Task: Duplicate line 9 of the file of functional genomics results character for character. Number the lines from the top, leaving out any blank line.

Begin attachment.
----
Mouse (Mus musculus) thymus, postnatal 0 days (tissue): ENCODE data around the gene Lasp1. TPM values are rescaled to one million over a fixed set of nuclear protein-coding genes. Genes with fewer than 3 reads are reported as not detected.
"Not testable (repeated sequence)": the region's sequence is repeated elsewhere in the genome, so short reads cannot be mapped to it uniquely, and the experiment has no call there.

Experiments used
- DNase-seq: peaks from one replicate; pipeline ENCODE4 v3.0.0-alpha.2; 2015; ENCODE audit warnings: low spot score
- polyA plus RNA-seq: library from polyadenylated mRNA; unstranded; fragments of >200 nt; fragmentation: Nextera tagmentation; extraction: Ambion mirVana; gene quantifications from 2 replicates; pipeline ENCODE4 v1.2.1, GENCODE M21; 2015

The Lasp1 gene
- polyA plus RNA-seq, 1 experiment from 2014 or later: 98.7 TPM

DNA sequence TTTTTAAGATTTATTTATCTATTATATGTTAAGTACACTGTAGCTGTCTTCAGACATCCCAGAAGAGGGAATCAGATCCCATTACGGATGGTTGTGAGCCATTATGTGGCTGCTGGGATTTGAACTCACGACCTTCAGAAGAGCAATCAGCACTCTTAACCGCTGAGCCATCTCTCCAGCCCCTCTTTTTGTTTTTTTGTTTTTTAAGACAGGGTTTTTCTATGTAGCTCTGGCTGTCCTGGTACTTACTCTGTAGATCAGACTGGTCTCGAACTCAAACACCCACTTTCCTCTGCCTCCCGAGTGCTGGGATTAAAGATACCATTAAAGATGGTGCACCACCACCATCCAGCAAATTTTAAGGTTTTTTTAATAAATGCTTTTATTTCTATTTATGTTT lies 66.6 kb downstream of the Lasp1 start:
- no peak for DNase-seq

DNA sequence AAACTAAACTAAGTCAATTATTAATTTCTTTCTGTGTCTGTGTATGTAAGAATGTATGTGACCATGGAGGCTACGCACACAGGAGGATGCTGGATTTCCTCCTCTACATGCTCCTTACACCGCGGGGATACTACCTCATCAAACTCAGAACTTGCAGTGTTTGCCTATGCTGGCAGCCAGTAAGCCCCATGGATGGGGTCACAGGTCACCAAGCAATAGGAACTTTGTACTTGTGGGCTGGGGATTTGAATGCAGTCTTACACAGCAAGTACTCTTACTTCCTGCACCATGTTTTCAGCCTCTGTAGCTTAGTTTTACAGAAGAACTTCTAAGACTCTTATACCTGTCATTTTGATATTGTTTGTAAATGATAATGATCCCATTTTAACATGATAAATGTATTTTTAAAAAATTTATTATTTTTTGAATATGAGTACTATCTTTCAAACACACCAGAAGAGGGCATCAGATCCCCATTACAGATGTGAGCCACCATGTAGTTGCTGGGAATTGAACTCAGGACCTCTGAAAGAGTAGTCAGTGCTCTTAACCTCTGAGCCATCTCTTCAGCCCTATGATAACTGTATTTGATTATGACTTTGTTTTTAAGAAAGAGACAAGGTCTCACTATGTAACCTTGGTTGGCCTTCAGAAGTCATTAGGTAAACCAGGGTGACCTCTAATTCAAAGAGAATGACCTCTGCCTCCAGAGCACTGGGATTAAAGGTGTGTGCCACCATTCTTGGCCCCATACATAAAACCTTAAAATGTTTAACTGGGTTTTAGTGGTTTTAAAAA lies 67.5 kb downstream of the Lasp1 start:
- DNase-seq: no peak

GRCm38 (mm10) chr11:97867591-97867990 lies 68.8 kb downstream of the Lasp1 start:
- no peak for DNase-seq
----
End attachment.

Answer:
- no peak for DNase-seq